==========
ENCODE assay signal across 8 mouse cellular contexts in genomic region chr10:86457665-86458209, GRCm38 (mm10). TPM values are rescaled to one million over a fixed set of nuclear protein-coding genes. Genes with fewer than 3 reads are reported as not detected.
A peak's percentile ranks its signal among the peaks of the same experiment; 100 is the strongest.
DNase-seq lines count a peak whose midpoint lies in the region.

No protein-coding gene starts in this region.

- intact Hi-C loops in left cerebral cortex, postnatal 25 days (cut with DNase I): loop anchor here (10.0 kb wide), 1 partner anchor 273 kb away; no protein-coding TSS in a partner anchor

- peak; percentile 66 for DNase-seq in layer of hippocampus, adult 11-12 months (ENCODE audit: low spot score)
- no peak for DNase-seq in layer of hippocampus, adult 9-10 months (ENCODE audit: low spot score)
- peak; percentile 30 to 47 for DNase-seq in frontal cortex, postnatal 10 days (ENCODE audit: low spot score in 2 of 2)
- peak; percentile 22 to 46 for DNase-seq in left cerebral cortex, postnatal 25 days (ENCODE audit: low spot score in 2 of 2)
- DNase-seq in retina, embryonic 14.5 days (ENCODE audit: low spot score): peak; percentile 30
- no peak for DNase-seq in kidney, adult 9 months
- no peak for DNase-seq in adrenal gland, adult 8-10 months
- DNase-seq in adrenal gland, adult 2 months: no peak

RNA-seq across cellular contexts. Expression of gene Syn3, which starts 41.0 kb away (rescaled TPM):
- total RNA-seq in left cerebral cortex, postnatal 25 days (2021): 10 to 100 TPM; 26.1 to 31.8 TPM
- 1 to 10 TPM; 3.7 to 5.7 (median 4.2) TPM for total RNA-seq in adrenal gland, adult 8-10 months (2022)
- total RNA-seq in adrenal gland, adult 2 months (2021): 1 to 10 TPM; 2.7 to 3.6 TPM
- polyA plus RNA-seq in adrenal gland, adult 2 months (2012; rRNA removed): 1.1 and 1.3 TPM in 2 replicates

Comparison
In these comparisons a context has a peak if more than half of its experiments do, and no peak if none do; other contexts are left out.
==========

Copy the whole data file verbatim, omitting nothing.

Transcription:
ENCODE assay signal across 8 mouse cellular contexts in genomic region chr10:86457665-86458209, GRCm38 (mm10). TPM values are rescaled to one million over a fixed set of nuclear protein-coding genes. Genes with fewer than 3 reads are reported as not detected.
A peak's percentile ranks its signal among the peaks of the same experiment; 100 is the strongest.
DNase-seq lines count a peak whose midpoint lies in the region.

No protein-coding gene starts in this region.

- intact Hi-C loops in left cerebral cortex, postnatal 25 days (cut with DNase I): loop anchor here (10.0 kb wide), 1 partner anchor 273 kb away; no protein-coding TSS in a partner anchor

- peak; percentile 66 for DNase-seq in layer of hippocampus, adult 11-12 months (ENCODE audit: low spot score)
- no peak for DNase-seq in layer of hippocampus, adult 9-10 months (ENCODE audit: low spot score)
- peak; percentile 30 to 47 for DNase-seq in frontal cortex, postnatal 10 days (ENCODE audit: low spot score in 2 of 2)
- peak; percentile 22 to 46 for DNase-seq in left cerebral cortex, postnatal 25 days (ENCODE audit: low spot score in 2 of 2)
- DNase-seq in retina, embryonic 14.5 days (ENCODE audit: low spot score): peak; percentile 30
- no peak for DNase-seq in kidney, adult 9 months
- no peak for DNase-seq in adrenal gland, adult 8-10 months
- DNase-seq in adrenal gland, adult 2 months: no peak

RNA-seq across cellular contexts. Expression of gene Syn3, which starts 41.0 kb away (rescaled TPM):
- total RNA-seq in left cerebral cortex, postnatal 25 days (2021): 10 to 100 TPM; 26.1 to 31.8 TPM
- 1 to 10 TPM; 3.7 to 5.7 (median 4.2) TPM for total RNA-seq in adrenal gland, adult 8-10 months (2022)
- total RNA-seq in adrenal gland, adult 2 months (2021): 1 to 10 TPM; 2.7 to 3.6 TPM
- polyA plus RNA-seq in adrenal gland, adult 2 months (2012; rRNA removed): 1.1 and 1.3 TPM in 2 replicates

Comparison
In these comparisons a context has a peak if more than half of its experiments do, and no peak if none do; other contexts are left out.